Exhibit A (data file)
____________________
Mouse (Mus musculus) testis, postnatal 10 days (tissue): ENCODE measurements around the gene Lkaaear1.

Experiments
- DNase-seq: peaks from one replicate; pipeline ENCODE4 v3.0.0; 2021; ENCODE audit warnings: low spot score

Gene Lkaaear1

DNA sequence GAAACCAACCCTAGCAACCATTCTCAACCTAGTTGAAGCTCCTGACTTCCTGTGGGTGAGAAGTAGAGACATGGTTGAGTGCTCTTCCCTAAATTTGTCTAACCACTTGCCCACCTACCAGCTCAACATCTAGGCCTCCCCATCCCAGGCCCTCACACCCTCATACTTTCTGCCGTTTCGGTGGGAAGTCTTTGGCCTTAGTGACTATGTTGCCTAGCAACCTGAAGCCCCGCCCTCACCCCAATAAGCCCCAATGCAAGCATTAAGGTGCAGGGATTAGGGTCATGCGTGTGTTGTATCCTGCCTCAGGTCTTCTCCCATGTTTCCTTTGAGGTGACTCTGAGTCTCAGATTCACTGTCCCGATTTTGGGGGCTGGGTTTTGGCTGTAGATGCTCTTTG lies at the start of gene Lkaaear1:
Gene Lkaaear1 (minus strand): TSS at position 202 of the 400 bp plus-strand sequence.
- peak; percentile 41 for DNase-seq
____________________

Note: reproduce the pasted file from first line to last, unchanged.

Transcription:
Mouse (Mus musculus) testis, postnatal 10 days (tissue): ENCODE measurements around the gene Lkaaear1.

Experiments
- DNase-seq: peaks from one replicate; pipeline ENCODE4 v3.0.0; 2021; ENCODE audit warnings: low spot score

Gene Lkaaear1

DNA sequence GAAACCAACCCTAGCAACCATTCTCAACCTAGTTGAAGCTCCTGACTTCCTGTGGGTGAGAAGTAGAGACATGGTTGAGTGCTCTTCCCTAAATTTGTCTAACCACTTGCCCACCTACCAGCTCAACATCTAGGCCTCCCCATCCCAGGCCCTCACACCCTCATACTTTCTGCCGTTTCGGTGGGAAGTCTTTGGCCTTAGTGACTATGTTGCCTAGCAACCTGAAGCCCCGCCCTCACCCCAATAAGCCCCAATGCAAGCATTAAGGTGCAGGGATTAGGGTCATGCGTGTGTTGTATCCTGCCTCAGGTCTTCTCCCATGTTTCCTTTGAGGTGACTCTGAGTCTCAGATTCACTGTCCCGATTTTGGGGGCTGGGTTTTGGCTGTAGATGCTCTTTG lies at the start of gene Lkaaear1:
Gene Lkaaear1 (minus strand): TSS at position 202 of the 400 bp plus-strand sequence.
- peak; percentile 41 for DNase-seq